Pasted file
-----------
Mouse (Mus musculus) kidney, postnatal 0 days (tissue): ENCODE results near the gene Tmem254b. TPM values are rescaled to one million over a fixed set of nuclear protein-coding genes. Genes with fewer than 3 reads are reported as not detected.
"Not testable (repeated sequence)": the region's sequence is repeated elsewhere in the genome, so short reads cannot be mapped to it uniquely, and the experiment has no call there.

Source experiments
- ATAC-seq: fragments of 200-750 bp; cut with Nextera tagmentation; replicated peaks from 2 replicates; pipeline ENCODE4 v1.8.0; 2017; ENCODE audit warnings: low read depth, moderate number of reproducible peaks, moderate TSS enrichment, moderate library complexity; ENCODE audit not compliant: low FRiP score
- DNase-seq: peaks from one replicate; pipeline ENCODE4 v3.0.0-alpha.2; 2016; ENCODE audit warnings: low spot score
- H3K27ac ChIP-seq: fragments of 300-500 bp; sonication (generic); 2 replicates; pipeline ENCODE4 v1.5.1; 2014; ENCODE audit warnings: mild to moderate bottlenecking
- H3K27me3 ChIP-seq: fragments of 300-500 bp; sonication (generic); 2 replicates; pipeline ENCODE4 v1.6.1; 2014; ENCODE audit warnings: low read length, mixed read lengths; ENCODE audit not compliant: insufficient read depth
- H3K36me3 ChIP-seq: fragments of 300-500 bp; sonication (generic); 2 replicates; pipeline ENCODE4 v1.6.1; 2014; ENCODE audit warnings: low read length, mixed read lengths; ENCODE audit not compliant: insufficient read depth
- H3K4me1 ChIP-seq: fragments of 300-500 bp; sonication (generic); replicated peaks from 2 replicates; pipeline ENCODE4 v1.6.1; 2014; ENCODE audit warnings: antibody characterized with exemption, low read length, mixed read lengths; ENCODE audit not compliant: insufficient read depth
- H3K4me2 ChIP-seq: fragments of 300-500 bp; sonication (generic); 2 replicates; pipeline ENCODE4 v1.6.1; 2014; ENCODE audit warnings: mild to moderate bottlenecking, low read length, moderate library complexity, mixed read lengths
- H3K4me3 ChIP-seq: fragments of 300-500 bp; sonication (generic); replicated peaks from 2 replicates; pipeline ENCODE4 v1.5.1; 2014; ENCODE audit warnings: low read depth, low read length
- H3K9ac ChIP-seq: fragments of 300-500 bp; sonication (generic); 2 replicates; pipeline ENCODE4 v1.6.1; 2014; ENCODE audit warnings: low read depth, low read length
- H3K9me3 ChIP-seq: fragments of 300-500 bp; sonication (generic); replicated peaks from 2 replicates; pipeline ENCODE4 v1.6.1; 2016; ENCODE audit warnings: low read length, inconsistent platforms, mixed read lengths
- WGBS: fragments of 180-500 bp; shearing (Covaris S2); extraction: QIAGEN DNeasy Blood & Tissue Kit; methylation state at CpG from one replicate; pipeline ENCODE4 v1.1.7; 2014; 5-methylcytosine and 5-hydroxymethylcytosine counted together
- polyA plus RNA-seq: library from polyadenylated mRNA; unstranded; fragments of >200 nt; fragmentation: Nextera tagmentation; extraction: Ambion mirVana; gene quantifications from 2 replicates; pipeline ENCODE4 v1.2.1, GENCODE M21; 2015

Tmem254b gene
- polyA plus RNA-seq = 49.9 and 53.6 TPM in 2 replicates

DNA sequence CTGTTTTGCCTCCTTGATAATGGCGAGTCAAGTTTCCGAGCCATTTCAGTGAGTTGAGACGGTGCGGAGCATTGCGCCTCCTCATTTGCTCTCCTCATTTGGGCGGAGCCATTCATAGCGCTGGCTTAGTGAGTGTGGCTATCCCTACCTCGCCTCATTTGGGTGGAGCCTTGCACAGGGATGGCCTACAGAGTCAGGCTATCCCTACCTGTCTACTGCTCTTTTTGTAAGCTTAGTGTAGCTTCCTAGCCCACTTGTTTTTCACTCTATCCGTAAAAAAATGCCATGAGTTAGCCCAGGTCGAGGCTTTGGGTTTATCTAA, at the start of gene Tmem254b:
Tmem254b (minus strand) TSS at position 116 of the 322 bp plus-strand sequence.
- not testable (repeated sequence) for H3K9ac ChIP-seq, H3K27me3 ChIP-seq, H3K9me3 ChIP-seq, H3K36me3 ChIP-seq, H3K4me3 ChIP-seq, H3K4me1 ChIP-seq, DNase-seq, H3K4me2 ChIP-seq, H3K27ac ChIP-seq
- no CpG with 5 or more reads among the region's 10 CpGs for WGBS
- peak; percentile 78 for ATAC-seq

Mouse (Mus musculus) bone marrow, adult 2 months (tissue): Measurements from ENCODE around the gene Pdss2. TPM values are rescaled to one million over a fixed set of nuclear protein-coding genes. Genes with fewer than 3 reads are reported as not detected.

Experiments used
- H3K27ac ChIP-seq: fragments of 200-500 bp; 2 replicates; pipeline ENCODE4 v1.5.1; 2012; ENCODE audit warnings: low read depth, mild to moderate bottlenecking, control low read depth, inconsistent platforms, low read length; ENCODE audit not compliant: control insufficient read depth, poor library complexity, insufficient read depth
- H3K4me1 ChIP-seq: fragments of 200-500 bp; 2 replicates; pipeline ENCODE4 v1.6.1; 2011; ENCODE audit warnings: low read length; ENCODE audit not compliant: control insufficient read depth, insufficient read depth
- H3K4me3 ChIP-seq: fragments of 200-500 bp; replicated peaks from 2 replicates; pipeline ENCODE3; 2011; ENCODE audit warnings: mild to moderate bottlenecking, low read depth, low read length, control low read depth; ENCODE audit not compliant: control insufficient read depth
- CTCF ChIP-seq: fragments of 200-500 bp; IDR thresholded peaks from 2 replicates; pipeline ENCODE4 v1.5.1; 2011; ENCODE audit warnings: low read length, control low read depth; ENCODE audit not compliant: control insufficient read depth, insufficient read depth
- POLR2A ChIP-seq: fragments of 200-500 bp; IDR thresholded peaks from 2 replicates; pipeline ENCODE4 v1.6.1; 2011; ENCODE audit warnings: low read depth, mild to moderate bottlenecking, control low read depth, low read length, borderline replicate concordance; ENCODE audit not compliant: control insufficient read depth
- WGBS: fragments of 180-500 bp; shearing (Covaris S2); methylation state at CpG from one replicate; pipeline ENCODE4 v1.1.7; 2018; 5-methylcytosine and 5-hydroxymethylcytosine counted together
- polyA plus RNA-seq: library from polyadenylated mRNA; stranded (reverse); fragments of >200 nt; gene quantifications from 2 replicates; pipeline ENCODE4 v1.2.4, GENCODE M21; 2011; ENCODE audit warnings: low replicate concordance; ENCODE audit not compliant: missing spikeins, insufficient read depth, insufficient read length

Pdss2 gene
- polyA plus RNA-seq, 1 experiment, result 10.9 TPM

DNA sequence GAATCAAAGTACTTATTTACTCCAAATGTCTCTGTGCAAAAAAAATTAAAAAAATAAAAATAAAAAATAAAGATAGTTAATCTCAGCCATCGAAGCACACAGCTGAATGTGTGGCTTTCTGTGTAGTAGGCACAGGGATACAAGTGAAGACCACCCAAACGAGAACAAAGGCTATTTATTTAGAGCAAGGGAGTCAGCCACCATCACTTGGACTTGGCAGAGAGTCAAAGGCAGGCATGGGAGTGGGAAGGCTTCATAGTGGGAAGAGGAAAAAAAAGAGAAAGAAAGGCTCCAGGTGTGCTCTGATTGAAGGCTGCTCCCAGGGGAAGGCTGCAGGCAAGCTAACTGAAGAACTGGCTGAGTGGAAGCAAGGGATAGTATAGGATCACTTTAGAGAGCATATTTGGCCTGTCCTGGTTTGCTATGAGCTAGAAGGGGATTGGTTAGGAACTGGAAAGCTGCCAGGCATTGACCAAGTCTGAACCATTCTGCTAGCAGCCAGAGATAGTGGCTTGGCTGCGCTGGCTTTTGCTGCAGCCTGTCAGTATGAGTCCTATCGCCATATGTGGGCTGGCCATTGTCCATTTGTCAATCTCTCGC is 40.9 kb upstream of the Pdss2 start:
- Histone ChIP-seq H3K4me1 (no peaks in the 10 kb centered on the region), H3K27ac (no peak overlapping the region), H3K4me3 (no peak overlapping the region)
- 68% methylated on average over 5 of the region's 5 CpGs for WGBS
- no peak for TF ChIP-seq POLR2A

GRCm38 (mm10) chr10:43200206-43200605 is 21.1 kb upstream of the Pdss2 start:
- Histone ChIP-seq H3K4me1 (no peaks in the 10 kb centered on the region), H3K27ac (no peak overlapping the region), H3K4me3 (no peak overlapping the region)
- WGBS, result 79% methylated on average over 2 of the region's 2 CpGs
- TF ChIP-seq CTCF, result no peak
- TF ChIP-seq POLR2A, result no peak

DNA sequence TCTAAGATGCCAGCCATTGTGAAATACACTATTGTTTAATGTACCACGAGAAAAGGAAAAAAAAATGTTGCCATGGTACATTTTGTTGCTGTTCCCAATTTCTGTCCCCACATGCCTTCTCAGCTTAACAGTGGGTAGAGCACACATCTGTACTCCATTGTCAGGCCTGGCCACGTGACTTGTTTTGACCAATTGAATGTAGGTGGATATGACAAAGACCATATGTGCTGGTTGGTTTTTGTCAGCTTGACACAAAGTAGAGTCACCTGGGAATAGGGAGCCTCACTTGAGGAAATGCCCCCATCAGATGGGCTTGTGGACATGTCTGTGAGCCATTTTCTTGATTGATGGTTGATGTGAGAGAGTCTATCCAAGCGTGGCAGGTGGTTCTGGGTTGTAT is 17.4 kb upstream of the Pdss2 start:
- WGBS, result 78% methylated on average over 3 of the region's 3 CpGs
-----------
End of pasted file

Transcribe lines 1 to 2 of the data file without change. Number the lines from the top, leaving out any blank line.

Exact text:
Mouse (Mus musculus) kidney, postnatal 0 days (tissue): ENCODE results near the gene Tmem254b. TPM values are rescaled to one million over a fixed set of nuclear protein-coding genes. Genes with fewer than 3 reads are reported as not detected.
"Not testable (repeated sequence)": the region's sequence is repeated elsewhere in the genome, so short reads cannot be mapped to it uniquely, and the experiment has no call there.